Microbiology for Little Ones

We started off our school year with an in depth look at the world of cells, bacteria and viruses.  Our science study this year has gone very well.

I split my kids up for science this year after a couple years of trying to combine them.  They are only 2 years apart, but their interest in science is far more than 2 years apart.

I choose books with lots of information for my son who lives and breathes science.  I choose shorter and more illustrated books with my son who hasn’t shown a great interest in science in general.  We are using lots of hands-on experiments and activities as well as videos.  So while they are studying the same topic, doing the same activities, and watching the same DVDs their instruction time is individualized to their interest level.  You can see our study here.

I’ve heard my son who hasn’t loved science tell me that he has been enjoying science this year.  During one of the DVDs we watched I stopped and asked my young son what a nucleus was.  It had mentioned a nucleus briefly on the DVD and I wanted to know if he remembered it from our cell model.  He explained it and them proceeded to tell me that he remembered about the Golgi bodies too.  I want my children to enjoy school and remember what they have learned.  I find instances like these to be positive indicators that things are going well.

Cultivating bacteria in petri dishes has been fun and a great way to learn.  As the days passed we watched the bacteria grow into different shapes and colors.  We used 6 petri dishes and explored bacteria from: washed hands, unwashed hands, the bathroom doorknob, the computer keyboard, a mouth, and the diaper pail.  Imagine the surprise when the bacteria for the hands far exceeded the bacteria found in the diaper pail.  It was nice to see my son come to his own conclusion that he needs to wash his hands better.

Our next stop in our science study will be a study of the skin, hair, and nails.  I know my boys are looking forward to making our Rice Krispie treat and candy skin model.  I must admit I am too.


  1. Thanks!!!!! Glad to have this to think about. V.

  2. I haven’t seen or used LEM Phonics or Phonic Pathways, but I have used Explode the Code with both of my boys. I’ve done books 1-3 with each of them and I’m having my younger son do the Explode the Code online program until he finishes all 8 books. It is a sequential program, but involves a lot of writing. The online program adjusts to what your child knows and uses clicking and some typing. I like Explode the Code. I tried out MCP Phonics and came back to Explode the Code.

    I like Sequential Spelling. I’ve used All About Spelling too and think it is a great program. It just didn’t work well with my son’s learning style. However, my son didn’t like using Sequential Spelling as it was intended. I’ve changed things up a little this year and I’m testing the waters with pre and post tests to see if our new method will work. I’m putting the Sequential Spelling lists on SpellingCity and he plays games with the words. I haven’t made it to the first post-test yet, but I think he will do fine using it that way.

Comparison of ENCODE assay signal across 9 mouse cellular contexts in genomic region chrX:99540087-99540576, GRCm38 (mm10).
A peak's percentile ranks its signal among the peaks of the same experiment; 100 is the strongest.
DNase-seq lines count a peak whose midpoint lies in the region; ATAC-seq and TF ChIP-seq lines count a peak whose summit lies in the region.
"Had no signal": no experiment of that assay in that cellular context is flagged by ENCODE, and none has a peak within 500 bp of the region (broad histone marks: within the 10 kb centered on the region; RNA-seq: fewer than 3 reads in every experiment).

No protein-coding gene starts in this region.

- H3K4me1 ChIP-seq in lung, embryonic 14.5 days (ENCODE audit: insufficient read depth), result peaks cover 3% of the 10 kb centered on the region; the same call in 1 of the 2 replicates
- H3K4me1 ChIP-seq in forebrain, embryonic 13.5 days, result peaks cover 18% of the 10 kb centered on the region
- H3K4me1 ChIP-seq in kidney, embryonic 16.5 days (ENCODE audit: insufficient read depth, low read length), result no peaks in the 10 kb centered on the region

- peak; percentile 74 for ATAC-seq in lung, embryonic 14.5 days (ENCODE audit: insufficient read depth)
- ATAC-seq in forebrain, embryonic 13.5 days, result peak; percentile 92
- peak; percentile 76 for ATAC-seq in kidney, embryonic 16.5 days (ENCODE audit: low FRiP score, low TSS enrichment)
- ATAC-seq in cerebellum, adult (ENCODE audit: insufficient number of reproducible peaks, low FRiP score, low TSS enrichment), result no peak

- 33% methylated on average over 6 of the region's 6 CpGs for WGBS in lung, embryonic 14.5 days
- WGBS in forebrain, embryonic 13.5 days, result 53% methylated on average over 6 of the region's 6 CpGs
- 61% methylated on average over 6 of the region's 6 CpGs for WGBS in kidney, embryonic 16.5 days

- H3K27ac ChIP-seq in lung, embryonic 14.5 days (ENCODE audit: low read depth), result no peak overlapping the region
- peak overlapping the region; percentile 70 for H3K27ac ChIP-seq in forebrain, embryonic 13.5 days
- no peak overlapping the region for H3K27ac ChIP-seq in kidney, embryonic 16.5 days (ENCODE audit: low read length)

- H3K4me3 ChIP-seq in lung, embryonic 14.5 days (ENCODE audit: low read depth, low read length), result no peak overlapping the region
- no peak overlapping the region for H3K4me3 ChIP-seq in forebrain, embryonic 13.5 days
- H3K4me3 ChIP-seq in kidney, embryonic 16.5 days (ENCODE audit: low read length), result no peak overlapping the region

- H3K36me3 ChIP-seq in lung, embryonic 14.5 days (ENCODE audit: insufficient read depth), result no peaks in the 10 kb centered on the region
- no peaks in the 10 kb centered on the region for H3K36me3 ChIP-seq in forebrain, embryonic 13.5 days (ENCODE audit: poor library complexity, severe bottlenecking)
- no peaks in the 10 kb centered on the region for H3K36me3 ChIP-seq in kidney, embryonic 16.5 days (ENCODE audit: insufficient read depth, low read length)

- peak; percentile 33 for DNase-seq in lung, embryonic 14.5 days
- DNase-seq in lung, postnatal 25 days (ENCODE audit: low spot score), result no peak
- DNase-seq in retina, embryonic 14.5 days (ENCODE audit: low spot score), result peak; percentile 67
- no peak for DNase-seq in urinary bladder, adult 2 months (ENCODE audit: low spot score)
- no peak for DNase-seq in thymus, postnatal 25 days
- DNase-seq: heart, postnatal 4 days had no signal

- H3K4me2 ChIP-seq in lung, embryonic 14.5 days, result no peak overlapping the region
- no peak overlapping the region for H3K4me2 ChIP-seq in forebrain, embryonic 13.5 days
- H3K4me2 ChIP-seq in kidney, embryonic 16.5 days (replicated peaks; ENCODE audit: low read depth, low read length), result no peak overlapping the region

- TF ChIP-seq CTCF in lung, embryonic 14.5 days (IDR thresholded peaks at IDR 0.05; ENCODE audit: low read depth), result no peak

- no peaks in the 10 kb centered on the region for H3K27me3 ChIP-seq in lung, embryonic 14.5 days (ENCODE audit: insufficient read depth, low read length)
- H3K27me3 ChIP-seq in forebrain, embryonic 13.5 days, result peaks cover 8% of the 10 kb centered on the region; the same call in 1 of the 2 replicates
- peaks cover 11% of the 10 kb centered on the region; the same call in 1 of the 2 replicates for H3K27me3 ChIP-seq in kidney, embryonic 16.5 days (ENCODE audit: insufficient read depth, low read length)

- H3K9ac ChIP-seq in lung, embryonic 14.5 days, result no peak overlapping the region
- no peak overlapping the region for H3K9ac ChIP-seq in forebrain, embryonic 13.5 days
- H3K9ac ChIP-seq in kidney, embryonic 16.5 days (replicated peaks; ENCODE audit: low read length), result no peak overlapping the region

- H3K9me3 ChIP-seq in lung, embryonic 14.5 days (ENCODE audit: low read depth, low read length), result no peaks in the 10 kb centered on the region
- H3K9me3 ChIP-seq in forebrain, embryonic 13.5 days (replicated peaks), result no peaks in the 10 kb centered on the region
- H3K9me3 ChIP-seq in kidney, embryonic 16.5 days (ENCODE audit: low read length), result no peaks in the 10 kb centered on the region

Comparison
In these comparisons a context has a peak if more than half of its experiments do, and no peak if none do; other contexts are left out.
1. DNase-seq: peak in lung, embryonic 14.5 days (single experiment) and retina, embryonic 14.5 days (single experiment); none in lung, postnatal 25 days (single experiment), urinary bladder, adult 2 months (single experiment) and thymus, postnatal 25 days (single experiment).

3. Yes. As much as I like the idea of RS4K, and it all sounds so neat and easy for ME, I also think of what I could achieve if I use that money creatively on other science resources. I may be able to minimise the cost if a few local home schoolers wanted to share a set. Ahhh, it’s always about the possibilities, but can I translate it into reality?

    P.S. Not meaning to be a copy-cat, but I’ve analysed many options for maths and have decided to try Singapore Maths (combined with my favourite parts of a few other approaches).

    For spelling I might move on from LEM Phonics to try something more streamlined … do you have experience with, or an opinion about, Explode the Code or Phonic Pathways? I do also like the look of Sequential Spelling which you wrote about, if we need a supplement. I’d appreciate any comments you have about the options.

  4. We have done Real Science 4 Kids. I did the pre-level Chemistry with my boys a couple years ago and it was a hit. It was a great program, but I think my boys would have to be in different levels and RS4K doesn’t come cheap. Still, I prefer the living books and experimental approach. Putting together our science plan was time-consuming, but so worth it.

  5. This is fantastic, especially the link to your detailed plans. DS6 has an avid interest in science, and laps up high-school level TV shows about biology and chemistry. DD5 is more typical for her age in science and the gap is widening, as you’ve also experienced. I’m trying to decide which science resources to use next year. I like the approach of Real Science 4 Kids, and find the free online ‘Lesson Pathways’ useful for making sure we don’t leave gaps in basic concepts. As always we’re spoilt for choice.

    Until now we’ve just explored various topics without a plan … interest-led, literature based and experimental, but without much order or depth! Seeing your program gives me the confidence that, if nothing fits well, I CAN come up with a plan. Thanks for helping me organise my thoughts!

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